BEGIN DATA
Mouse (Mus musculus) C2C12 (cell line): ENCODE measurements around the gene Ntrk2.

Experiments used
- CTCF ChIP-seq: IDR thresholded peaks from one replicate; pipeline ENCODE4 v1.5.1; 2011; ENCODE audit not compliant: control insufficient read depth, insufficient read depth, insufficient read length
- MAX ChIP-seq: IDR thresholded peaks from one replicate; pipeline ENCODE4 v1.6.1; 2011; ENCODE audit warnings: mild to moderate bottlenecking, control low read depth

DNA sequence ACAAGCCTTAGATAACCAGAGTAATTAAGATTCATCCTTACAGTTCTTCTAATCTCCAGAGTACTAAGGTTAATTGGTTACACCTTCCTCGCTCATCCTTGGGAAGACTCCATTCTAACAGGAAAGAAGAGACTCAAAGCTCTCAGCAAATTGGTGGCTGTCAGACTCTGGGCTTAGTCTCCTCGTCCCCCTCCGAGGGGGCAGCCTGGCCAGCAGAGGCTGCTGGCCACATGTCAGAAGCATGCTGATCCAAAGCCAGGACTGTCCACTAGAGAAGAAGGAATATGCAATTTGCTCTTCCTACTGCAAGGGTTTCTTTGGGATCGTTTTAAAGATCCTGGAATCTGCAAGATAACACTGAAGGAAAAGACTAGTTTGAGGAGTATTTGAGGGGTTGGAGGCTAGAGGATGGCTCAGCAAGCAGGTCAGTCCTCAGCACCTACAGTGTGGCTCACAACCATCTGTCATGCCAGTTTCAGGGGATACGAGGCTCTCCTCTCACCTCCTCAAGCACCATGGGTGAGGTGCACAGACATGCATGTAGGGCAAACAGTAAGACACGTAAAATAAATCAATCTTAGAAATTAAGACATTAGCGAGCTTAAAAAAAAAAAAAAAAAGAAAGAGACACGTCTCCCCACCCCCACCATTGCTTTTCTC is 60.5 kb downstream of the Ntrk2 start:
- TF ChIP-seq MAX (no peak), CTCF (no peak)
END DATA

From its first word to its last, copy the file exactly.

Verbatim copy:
Mouse (Mus musculus) C2C12 (cell line): ENCODE measurements around the gene Ntrk2.

Experiments used
- CTCF ChIP-seq: IDR thresholded peaks from one replicate; pipeline ENCODE4 v1.5.1; 2011; ENCODE audit not compliant: control insufficient read depth, insufficient read depth, insufficient read length
- MAX ChIP-seq: IDR thresholded peaks from one replicate; pipeline ENCODE4 v1.6.1; 2011; ENCODE audit warnings: mild to moderate bottlenecking, control low read depth

DNA sequence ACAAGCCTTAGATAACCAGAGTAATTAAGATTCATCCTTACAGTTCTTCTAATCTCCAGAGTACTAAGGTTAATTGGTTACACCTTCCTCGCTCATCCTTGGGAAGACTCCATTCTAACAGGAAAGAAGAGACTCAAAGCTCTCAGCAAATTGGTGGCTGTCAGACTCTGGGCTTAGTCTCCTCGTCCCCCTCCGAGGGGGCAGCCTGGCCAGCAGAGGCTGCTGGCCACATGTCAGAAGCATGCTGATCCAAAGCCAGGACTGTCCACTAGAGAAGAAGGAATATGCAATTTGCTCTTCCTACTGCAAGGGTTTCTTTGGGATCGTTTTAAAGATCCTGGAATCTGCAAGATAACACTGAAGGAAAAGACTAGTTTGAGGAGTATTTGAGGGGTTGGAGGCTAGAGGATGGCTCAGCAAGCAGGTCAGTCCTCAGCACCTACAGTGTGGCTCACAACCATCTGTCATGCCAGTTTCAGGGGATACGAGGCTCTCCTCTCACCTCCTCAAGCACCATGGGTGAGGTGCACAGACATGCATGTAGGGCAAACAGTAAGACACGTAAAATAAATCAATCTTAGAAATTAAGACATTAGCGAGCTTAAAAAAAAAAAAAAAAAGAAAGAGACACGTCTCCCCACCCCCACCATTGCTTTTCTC is 60.5 kb downstream of the Ntrk2 start:
- TF ChIP-seq MAX (no peak), CTCF (no peak)